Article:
Long-Term Efficacy and Safety of Dupilumab in Adolescents with Moderate-to-Severe Atopic Dermatitis: Results Through Week 52 from a Phase III Open-Label Extension Trial (LIBERTY AD PED-OLE)

Am J Clin Dermatol. 2022 May;23(3):365-383. doi: 10.1007/s40257-022-00683-2. Epub 2022 May 14.


Background: For adolescent patients (aged ≥ 12 to < 18 years) with uncontrolled moderate-to-severe atopic dermatitis (AD), 16 weeks of treatment with dupilumab resulted in substantial clinical benefit compared with placebo, with an acceptable safety profile. However, long-term data on the approved dose regimens of dupilumab in adolescents with AD are lacking.

Objectives: This open-label extension study (LIBERTY AD PED-OLE, NCT02612454) reports the long-term safety, efficacy, and pharmacokinetics of dupilumab in adolescents with moderate-to-severe AD who had participated in dupilumab parent trials.

Methods: Patients enrolled under the original study protocol received subcutaneous dupilumab according to a weight-based regimen (2 or 4 mg/kg every week). Following protocol amendment, patients were switched to subcutaneous dupilumab 300 mg every 4 weeks (q4w) irrespective of weight, and newly enrolled patients were started on dupilumab 300 mg q4w. Patients with an inadequate clinical response (Investigator's Global Assessment [IGA] score of 0/1 was not reached) to the q4w regimen could be uptitrated to the approved dupilumab dose regimens of 200 or 300 mg every 2 weeks (body weight < 60 or ≥ 60 kg, respectively). Patients whose IGA score of 0/1 was maintained continuously for a 12-week period after week 40 were discontinued from dupilumab, monitored for relapse, and re-initiated on dupilumab if required.

Results: Data for 294 patients (mean age 14.7 years) were analyzed, 102 (34.7%) of whom had completed the 52-week visit at the database lock. The dupilumab long-term safety profile was comparable to that seen in adults and consistent with the known safety profile. Most treatment-emergent adverse events were mild/moderate. By week 52, 42.7% of patients had an IGA score of 0/1 (clear/almost clear), and 93.1%, 81.2%, and 56.4%, respectively, had at least a 50%, 75%, or 90% improvement in Eczema Area and Severity Index (EASI). Most (70.9%) patients required uptitration to the approved dupilumab dose regimen. The proportions of uptitrated patients with an IGA score of 0/1 or 75% improvement in EASI increased over time, reaching 35.7% and 51.9%, respectively, 48 weeks after the first uptitration visit. By week 52, 29.4% of patients had clear/almost clear skin sustained for 12 weeks and had stopped medication; 56.7% relapsed and were subsequently re-initiated on treatment, with a mean time to re-initiation of 17.5 (± standard deviation 17.3) weeks.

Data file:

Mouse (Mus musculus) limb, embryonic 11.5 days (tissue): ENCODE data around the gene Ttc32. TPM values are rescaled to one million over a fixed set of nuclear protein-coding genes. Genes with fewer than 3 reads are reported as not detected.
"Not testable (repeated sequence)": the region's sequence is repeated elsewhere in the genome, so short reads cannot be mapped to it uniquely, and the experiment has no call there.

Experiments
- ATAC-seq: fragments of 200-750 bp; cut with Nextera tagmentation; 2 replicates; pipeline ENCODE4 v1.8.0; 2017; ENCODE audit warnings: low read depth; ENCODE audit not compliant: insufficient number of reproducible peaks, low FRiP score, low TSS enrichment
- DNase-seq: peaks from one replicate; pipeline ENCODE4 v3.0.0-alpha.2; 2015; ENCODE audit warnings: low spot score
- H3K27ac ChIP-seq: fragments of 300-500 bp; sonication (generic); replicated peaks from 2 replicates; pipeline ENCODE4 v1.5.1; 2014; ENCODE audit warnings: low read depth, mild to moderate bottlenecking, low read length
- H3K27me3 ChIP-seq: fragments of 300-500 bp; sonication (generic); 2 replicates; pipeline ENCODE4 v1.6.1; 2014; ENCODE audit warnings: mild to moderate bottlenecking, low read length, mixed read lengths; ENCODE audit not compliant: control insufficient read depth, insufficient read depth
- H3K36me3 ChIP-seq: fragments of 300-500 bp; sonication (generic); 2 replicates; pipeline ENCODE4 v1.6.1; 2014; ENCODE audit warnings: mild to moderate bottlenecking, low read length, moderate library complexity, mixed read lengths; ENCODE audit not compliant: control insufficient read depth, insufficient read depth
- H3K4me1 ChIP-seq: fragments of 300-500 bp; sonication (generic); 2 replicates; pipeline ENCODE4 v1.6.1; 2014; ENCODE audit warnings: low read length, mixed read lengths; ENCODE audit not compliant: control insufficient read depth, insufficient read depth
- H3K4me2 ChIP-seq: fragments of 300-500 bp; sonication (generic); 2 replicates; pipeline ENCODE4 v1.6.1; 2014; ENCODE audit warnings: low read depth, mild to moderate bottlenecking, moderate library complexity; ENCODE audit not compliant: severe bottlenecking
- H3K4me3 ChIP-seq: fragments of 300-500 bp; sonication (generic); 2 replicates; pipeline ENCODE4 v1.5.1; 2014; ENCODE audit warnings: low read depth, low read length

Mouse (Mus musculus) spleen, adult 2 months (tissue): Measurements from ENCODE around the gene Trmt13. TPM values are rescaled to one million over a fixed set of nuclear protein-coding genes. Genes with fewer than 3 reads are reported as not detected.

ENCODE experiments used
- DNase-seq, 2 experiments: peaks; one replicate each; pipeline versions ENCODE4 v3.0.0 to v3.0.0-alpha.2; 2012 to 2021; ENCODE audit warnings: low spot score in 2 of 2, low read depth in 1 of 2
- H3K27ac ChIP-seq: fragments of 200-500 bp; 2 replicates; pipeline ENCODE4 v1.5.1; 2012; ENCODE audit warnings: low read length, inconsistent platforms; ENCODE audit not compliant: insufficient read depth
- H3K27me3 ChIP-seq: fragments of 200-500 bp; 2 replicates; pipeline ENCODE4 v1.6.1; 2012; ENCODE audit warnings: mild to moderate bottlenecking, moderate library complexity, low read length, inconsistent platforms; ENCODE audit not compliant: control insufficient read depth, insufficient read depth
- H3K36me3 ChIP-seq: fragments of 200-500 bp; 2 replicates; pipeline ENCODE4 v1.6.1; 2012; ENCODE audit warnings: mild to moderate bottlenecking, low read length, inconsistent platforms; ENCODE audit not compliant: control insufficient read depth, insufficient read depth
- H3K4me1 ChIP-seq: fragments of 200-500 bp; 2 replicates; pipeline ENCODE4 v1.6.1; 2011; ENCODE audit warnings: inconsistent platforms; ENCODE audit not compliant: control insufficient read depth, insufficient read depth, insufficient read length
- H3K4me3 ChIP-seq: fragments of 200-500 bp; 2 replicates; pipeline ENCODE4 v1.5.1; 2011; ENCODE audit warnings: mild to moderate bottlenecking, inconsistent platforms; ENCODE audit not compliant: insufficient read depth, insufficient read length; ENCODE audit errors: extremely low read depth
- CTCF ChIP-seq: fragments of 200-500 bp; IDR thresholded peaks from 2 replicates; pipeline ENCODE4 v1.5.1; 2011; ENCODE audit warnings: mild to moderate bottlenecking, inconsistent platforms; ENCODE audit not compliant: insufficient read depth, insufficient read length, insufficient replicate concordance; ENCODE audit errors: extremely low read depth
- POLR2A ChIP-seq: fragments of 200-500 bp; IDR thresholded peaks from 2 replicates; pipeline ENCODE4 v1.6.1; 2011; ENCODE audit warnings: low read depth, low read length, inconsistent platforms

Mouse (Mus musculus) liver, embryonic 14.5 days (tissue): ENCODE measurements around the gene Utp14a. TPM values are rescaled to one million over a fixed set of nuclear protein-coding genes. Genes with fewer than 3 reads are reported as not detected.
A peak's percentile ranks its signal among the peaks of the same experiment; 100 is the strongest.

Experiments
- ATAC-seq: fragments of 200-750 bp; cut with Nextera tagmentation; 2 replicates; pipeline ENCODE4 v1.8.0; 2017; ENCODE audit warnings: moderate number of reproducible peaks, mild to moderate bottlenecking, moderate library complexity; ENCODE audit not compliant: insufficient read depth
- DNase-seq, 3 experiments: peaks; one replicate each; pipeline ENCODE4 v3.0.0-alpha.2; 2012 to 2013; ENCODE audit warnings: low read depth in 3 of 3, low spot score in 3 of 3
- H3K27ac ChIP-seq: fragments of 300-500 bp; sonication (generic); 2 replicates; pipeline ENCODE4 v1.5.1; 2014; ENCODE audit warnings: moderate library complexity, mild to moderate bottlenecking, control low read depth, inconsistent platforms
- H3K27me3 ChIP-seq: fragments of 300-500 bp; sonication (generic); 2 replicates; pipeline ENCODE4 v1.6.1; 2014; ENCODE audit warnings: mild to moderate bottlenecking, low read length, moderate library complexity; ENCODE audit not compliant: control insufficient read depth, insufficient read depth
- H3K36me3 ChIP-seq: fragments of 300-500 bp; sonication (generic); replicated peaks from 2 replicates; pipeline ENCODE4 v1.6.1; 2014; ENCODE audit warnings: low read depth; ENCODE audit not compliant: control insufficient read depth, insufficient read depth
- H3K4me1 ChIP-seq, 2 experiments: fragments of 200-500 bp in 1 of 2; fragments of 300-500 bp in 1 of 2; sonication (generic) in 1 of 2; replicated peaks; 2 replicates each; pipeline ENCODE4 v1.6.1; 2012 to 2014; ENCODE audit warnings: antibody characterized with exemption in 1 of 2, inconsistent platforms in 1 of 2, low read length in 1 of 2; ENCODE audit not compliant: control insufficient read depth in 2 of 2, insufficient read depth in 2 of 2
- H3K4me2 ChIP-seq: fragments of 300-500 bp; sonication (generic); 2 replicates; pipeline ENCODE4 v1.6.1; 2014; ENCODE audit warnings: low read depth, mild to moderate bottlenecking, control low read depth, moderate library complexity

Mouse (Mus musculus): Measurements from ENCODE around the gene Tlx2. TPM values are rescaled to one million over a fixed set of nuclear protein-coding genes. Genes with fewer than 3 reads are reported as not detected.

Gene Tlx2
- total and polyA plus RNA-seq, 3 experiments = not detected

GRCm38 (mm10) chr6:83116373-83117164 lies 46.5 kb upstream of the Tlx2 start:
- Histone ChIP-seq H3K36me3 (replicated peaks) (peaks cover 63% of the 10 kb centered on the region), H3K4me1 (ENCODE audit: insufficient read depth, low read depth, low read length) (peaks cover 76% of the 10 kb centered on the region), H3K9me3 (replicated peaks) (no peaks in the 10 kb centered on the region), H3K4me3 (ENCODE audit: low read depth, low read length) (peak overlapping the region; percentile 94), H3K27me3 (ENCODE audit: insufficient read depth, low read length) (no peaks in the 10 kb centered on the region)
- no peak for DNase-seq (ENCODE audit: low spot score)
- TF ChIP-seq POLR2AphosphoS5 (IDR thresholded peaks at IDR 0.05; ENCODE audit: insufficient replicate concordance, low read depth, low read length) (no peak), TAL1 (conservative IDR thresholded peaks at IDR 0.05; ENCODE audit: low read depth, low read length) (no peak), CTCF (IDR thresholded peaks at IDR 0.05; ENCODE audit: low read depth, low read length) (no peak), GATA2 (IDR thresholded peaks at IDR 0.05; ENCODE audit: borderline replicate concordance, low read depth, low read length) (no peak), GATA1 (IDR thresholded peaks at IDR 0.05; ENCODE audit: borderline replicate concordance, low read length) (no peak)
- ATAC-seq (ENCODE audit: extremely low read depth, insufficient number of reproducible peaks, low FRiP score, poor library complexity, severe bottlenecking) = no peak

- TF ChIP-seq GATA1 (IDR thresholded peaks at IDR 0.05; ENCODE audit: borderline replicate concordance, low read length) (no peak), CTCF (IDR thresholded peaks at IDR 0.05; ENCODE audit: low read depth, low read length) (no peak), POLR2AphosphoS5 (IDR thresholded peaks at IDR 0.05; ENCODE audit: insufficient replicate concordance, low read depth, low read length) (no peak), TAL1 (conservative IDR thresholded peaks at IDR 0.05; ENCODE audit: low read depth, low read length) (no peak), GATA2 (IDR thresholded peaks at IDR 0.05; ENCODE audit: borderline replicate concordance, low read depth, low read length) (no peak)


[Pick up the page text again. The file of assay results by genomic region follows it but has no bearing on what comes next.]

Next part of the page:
Conclusions: Consistent with results seen with short-term treatment, long-term treatment with dupilumab showed an acceptable safety profile while providing incremental clinical benefit with continued treatment over time. The high proportion of patients who needed uptitration because of inadequate response to q4w dosing supports the q2w dose regimen as optimal for this age group. Finally, the majority of patients who stopped medication after having clear/almost clear skin sustained over 12 weeks experienced disease recurrence, suggesting the need for continued dupilumab dosing to maintain efficacy.

Trial registration: ClinicalTrials.gov Identifiers: NCT02612454, NCT02407756, NCT03054428, and NCT03050151.

Infographic: Video abstract: What is the long-term safety and efficacy profile in adolescents with moderate-to-severe atopic dermatitis treated with the approved dupilumab dose regimen? (MP4 40,966 KB).

Plain language summary

Atopic dermatitis, or eczema, is a common chronic skin disease that can cause intense and persistent itching and rashes. Atopic dermatitis remains a problem for many adolescent patients, even if they use a number of different treatments. Dupilumab is a newer treatment for atopic dermatitis. In short-term clinical studies, dupilumab improved the disease with acceptable safety. In this study, adolescents with moderate-to-severe atopic dermatitis who had completed one of the short-term studies continued dupilumab treatment for 1 year. The patients started treatment with dupilumab once every 4 weeks. But if their atopic dermatitis did not improve sufficiently, they were given dupilumab every 2 weeks. Through a year of treatment, there were no unexpected side effects. The side effects that did occur were mild or moderate in severity and in most cases did not lead to interruption of treatment. Almost half of the patients achieved skin that was clear or almost clear of atopic dermatitis during the study. But their atopic dermatitis often returned if they stopped being treated, and about half of them needed to start treatment again. Most patients needed to be treated every 2 weeks. The positive effects of dupilumab generally increased the longer patients were treated.

Publication types

  • Clinical Trial, Phase III
  • Video-Audio Media

MeSH terms

  • Adolescent
  • Antibodies, Monoclonal, Humanized* / adverse effects
  • Dermatitis, Atopic* / diagnosis
  • Dermatitis, Atopic* / drug therapy
  • Humans
  • Immunoglobulin A
  • Severity of Illness Index
  • Treatment Outcome


  • Antibodies, Monoclonal, Humanized
  • Immunoglobulin A
  • dupilumab

Associated data

  • ClinicalTrials.gov/NCT02612454
  • ClinicalTrials.gov/NCT02407756
  • ClinicalTrials.gov/NCT03050151
  • ClinicalTrials.gov/NCT03054428